Between the 15th and mid-17th century, an offshoot of Great Zimbabwe occupied a citadel in the northern parts of what is now Kruger National Park. It was situated on a hilltop, overlooking the Luvuvhu River.
The dry-stone walls were similar to those of Great Zimbabwe and housed an elite of an estimated 1,000 people within the royal enclosure, while a further 2,000-odd people lived in the surrounding areas.
The inhabitants of Thulamela were avid traders, bartering gold, ivory and even slaves with regional neighbours and Arab traders operating from the sea ports on the east coast. Archaeologists have found remains of glass beads, Chinese porcelain dating from the Ming dynasty, imported woven cloths, gold, bronze, copper and iron artefacts and royal gongs from West Africa.
Recently, the site has been the focus of significant interest as archaeologists have undertaken the examination of 2 skeletons found at the site. Although this in itself is not especially interesting, but the archaeological methods utilised are.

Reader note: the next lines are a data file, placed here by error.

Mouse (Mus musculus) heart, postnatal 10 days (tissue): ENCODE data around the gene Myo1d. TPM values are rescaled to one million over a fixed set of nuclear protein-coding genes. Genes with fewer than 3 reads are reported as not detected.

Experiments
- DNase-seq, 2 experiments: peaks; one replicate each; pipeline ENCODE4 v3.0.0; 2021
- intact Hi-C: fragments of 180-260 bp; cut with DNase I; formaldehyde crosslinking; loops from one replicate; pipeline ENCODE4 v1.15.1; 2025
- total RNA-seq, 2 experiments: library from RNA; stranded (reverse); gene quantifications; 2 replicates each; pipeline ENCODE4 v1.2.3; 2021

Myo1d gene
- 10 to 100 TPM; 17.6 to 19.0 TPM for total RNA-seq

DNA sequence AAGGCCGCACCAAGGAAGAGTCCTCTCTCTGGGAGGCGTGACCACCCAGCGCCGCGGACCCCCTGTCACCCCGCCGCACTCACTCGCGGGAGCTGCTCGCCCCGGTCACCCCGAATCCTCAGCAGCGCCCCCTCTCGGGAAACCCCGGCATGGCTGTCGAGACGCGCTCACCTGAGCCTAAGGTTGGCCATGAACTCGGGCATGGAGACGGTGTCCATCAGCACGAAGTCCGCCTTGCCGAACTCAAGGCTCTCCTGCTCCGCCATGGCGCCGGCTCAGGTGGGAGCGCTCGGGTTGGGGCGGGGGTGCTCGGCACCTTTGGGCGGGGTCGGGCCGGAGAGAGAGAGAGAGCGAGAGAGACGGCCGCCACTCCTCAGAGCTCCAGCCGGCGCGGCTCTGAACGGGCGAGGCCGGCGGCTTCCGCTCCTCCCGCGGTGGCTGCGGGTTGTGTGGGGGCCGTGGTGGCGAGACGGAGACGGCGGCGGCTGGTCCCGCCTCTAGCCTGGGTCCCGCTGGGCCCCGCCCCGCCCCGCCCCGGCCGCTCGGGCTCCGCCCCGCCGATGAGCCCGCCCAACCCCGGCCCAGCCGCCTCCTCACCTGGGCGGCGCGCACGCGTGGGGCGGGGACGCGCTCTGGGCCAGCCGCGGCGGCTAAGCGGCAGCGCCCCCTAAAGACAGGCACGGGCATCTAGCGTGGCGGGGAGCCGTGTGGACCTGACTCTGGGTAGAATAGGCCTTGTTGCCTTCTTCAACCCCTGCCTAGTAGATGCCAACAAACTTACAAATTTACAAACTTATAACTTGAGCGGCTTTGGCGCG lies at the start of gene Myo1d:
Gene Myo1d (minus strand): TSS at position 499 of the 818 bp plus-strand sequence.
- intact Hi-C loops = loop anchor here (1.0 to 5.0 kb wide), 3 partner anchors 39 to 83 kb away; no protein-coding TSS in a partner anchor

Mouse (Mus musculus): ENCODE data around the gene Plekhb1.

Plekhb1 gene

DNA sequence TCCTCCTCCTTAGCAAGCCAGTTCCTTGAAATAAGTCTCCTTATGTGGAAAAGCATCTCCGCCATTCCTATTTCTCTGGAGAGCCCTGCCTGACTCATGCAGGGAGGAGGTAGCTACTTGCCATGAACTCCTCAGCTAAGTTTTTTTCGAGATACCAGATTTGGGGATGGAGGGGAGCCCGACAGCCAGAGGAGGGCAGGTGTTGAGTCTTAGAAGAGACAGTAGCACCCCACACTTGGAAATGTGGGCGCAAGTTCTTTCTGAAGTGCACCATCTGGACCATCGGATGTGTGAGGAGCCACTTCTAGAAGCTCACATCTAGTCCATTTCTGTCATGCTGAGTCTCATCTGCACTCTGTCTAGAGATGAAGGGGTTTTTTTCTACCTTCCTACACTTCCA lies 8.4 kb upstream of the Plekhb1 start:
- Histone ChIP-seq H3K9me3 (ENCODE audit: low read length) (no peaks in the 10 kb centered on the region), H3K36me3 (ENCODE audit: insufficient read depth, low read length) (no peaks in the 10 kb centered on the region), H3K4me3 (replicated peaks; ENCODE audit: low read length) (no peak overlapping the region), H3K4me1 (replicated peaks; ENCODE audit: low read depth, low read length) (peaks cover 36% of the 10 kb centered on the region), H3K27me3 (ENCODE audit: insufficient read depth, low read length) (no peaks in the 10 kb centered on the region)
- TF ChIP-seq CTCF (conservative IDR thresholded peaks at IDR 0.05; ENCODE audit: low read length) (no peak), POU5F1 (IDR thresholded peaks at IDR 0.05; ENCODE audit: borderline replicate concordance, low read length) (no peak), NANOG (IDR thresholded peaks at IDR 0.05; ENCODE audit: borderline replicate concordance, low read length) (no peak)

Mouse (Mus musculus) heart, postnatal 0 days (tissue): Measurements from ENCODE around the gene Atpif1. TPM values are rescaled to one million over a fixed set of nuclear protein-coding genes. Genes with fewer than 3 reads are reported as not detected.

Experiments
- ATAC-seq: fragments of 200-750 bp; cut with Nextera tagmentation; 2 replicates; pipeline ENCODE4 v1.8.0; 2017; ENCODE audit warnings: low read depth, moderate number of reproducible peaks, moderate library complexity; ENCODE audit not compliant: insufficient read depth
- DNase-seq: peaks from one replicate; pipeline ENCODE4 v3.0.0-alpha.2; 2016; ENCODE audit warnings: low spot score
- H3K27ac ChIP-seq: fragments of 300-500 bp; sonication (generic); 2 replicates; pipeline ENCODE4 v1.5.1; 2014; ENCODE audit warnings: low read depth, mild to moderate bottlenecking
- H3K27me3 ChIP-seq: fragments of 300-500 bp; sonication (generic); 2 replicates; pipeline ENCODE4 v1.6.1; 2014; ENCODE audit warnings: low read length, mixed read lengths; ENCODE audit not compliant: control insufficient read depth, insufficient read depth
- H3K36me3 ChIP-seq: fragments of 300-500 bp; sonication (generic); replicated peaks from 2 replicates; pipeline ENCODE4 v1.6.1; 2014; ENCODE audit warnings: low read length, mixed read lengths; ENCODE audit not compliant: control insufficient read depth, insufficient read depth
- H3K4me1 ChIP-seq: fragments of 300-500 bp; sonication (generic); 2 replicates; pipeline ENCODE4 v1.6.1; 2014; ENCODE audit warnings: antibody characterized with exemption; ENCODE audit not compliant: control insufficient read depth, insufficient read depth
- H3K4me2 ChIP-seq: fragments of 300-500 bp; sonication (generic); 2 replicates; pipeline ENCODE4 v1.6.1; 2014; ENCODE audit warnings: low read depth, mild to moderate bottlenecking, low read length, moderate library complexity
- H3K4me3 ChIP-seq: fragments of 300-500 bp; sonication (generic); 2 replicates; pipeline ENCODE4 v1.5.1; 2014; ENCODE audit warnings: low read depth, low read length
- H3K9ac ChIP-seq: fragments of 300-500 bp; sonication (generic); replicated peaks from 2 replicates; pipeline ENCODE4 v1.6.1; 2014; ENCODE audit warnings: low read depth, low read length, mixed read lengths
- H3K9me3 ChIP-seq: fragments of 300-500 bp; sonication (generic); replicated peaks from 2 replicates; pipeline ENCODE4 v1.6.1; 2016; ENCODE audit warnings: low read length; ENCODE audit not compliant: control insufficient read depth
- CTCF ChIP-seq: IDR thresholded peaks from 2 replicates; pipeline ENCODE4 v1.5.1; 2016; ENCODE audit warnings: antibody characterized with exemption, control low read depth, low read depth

At a time when many indigenous cultures are beginning to question the validity of removing their ancestors from their graves, this site became the centre of debate about how the remains should be investigated, while ensuring that the modern descendants' wishes for their ancestors were met. The skeletons of the queen and king of this settlement were exhumed, small samples and measurements taken and then the royal couple returned to their resting places in what was a word first for international archaeology.
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